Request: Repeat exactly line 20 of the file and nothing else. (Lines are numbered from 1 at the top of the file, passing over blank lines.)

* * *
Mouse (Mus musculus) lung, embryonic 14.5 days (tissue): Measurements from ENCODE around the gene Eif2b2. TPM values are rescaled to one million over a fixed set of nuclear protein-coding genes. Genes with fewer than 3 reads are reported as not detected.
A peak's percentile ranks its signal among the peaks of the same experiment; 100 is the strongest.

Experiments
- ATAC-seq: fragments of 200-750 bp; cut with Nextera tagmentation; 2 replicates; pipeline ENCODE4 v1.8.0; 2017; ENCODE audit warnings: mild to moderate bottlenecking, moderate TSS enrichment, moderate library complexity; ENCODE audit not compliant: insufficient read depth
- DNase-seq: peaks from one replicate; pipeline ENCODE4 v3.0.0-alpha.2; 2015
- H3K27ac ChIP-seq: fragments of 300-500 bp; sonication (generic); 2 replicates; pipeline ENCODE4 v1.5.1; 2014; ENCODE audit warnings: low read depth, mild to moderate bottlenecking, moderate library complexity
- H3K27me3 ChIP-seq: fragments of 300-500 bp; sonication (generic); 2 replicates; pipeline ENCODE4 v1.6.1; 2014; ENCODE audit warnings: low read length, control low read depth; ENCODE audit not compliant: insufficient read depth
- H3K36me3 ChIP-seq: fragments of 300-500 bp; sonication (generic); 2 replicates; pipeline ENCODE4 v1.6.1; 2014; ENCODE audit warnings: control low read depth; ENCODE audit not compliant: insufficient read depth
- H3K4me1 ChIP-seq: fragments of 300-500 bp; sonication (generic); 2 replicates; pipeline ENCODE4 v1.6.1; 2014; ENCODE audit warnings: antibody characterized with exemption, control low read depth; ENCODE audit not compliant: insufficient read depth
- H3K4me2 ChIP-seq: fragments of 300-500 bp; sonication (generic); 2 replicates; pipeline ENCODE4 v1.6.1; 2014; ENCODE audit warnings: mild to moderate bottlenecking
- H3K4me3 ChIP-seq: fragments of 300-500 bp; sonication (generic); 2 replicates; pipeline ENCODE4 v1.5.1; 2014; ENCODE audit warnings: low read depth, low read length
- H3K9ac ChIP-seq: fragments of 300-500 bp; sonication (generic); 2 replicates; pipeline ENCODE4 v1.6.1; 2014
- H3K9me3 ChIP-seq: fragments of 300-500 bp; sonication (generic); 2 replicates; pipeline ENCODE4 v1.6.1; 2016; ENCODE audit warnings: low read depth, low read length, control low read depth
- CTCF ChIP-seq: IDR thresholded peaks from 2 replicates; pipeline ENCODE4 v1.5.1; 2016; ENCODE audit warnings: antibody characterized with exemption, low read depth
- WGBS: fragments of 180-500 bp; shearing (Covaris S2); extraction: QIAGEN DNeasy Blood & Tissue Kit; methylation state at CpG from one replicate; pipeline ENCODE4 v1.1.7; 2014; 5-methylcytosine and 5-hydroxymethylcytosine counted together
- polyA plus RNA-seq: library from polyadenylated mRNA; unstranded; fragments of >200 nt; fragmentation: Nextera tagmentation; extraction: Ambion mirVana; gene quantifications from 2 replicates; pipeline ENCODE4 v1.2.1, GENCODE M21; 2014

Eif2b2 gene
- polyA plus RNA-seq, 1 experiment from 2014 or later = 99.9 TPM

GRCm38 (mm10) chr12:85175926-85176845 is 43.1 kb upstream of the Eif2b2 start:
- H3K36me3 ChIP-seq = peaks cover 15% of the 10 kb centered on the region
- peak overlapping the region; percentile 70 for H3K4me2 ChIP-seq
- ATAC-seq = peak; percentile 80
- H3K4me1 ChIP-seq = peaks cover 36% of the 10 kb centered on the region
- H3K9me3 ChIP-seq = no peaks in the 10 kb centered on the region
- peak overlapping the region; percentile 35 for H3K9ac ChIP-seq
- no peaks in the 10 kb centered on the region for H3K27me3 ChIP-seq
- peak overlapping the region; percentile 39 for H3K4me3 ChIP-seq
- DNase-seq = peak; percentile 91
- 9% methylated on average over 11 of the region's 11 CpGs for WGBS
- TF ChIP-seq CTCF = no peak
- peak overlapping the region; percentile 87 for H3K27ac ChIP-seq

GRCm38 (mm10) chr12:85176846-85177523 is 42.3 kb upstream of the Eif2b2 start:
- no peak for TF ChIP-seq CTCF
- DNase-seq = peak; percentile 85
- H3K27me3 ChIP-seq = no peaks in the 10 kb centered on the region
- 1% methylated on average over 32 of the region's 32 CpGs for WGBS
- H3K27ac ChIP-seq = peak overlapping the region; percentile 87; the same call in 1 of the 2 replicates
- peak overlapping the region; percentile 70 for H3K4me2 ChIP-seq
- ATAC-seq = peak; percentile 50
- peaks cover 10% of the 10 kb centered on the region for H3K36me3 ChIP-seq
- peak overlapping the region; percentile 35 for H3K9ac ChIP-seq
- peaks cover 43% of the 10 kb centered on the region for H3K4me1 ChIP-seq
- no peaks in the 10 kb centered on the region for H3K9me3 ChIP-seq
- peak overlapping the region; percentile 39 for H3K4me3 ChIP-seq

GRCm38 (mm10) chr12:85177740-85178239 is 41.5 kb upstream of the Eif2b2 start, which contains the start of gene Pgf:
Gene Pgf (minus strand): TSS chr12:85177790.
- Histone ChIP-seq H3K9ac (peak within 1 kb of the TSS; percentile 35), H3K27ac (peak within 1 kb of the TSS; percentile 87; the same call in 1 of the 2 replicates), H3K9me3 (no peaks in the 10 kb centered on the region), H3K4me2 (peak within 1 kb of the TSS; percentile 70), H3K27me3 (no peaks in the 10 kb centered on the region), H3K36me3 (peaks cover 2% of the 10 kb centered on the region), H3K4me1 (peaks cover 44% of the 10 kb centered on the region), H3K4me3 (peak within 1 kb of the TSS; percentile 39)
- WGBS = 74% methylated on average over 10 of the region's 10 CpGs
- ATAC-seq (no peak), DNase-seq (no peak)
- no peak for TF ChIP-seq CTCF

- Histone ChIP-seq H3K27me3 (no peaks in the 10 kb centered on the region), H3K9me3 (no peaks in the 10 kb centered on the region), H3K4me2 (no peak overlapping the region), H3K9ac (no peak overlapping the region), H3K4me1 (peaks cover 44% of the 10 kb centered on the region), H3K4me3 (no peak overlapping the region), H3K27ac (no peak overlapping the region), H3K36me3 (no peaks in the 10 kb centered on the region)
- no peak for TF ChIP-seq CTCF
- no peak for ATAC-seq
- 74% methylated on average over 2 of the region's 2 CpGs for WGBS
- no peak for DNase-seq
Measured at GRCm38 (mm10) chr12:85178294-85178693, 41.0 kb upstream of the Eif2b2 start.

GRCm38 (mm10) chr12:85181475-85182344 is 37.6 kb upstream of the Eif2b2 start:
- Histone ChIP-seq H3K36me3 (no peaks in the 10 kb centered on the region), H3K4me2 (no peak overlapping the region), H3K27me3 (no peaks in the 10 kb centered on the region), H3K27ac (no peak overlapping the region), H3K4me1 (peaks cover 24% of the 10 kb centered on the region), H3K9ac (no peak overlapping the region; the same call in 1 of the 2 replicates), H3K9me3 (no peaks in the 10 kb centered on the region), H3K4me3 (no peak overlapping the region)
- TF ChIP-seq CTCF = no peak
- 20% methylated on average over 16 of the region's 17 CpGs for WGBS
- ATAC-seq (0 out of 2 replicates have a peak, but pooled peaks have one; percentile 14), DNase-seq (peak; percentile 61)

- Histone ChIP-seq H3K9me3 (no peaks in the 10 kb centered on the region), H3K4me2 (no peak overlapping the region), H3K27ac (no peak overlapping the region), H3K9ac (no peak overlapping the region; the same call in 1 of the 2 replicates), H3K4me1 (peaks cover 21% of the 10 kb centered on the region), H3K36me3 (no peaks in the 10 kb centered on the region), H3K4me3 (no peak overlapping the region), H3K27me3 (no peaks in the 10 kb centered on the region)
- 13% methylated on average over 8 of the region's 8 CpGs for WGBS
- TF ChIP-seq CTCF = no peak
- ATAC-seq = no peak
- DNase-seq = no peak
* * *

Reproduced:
- H3K36me3 ChIP-seq = peaks cover 15% of the 10 kb centered on the region